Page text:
5.2. Huge Pages and Transparent Huge Pages
Memory is managed in blocks known as pages. A page is 4096 bytes. 1MB of memory is equal to 256 pages; 1GB of memory is equal to 256,000 pages, etc. CPUs have a built-in memory management unit that contains a list of these pages, with each page referenced through a page table entry.
There are two ways to enable the system to manage large amounts of memory:
- Increase the number of page table entries in the hardware memory management unit
- Increase the page size
The first method is expensive, since the hardware memory management unit in a modern processor only supports hundreds or thousands of page table entries. Additionally, hardware and memory management algorithms that work well with thousands of pages (megabytes of memory) may have difficulty performing well with millions (or even billions) of pages. This results in performance issues: when an application needs to use more memory pages than the memory management unit supports, the system falls back to slower, software-based memory management, which causes the entire system to run more slowly.
Red Hat Enterprise Linux 6 implements the second method via the use of huge pages.
Simply put, huge pages are blocks of memory that come in 2MB and 1GB sizes. The page tables used by the 2MB pages are suitable for managing multiple gigabytes of memory, whereas the page tables of 1GB pages are best for scaling to terabytes of memory. For details on configuring huge pages, see Section 5.2.1, “Configure Huge Pages”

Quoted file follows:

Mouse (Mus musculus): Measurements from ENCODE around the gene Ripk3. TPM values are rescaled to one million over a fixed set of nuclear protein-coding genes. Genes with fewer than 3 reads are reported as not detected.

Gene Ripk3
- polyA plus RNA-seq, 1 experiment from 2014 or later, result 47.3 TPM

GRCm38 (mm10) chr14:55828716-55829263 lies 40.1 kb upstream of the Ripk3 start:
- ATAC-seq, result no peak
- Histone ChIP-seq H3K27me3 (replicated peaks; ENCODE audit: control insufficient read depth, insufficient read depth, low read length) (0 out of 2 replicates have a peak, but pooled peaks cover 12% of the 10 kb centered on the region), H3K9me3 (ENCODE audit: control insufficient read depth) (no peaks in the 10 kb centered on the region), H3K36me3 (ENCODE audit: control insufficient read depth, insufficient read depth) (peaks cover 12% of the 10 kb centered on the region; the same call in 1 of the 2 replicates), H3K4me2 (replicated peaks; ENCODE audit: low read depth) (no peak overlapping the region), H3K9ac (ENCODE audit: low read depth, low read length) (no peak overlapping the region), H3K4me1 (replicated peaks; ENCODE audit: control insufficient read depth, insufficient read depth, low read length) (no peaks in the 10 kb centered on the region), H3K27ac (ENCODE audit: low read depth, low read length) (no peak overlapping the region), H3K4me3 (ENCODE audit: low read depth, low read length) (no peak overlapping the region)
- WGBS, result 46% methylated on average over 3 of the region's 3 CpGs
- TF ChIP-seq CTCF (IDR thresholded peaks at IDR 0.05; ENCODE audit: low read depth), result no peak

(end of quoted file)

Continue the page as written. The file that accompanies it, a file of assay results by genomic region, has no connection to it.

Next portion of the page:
Huge pages can be difficult to manage manually, and often require significant changes to code in order to be used effectively. As such, Red Hat Enterprise Linux 6 also implemented the use of transparent huge pages (THP). THP is an abstraction layer that automates most aspects of creating, managing, and using huge pages.
THP hides much of the complexity in using huge pages from system administrators and developers. As the goal of THP is improving performance, its developers (both from the community and Red Hat) have tested and optimized THP across a wide range of systems, configurations, applications, and workloads. This allows the default settings of THP to improve the performance of most system configurations. However, THP is not recommended for database workloads.
THP can currently only map anonymous memory regions such as heap and stack space.
5.2.1. Configure Huge Pages
Huge pages require contiguous areas of memory, so allocating them at boot is the most reliable method since memory has not yet become fragmented. To do so, add the following parameters to the kernel boot command line:
Huge pages kernel options
- Defines the number of persistent huge pages configured in the kernel at boot time. The default value is
0. It is only possible to allocate (or deallocate) huge pages if there are sufficient physically contiguous free pages in the system. Pages reserved by this parameter cannot be used for other purposes.Default size huge pages can be dynamically allocated or deallocated by changing the value of the
/proc/sys/vm/nr_hugepagesfile.In a NUMA system, huge pages assigned with this parameter are divided equally between nodes. You can assign huge pages to specific nodes at runtime by changing the value of the node's
/sys/devices/system/node/node_id/hugepages/hugepages-1048576kB/nr_hugepagesfile.For more information, read the relevant kernel documentation, which is installed in
/usr/share/doc/kernel-doc-kernel_version/Documentation/vm/hugetlbpage.txtby default. This documentation is available only if the kernel-doc package is installed.
- Defines the size of persistent huge pages configured in the kernel at boot time. Valid values are 2 MB and 1 GB. The default value is 2 MB.
- Defines the default size of persistent huge pages configured in the kernel at boot time. Valid values are 2 MB and 1 GB. The default value is 2 MB.